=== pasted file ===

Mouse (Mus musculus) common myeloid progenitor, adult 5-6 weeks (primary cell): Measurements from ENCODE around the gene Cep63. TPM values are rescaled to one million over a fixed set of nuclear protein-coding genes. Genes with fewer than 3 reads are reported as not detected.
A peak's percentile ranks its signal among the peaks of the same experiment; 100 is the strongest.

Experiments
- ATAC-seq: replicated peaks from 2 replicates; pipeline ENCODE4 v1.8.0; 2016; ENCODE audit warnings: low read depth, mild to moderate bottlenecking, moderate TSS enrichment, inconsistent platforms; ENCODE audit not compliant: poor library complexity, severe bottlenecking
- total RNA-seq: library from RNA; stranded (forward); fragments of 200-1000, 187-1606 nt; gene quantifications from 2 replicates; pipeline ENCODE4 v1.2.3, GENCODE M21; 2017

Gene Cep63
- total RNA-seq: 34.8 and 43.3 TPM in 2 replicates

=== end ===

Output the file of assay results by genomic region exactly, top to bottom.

Mouse (Mus musculus) common myeloid progenitor, adult 5-6 weeks (primary cell): Measurements from ENCODE around the gene Cep63. TPM values are rescaled to one million over a fixed set of nuclear protein-coding genes. Genes with fewer than 3 reads are reported as not detected.
A peak's percentile ranks its signal among the peaks of the same experiment; 100 is the strongest.

Experiments
- ATAC-seq: replicated peaks from 2 replicates; pipeline ENCODE4 v1.8.0; 2016; ENCODE audit warnings: low read depth, mild to moderate bottlenecking, moderate TSS enrichment, inconsistent platforms; ENCODE audit not compliant: poor library complexity, severe bottlenecking
- total RNA-seq: library from RNA; stranded (forward); fragments of 200-1000, 187-1606 nt; gene quantifications from 2 replicates; pipeline ENCODE4 v1.2.3, GENCODE M21; 2017

Gene Cep63
- total RNA-seq: 34.8 and 43.3 TPM in 2 replicates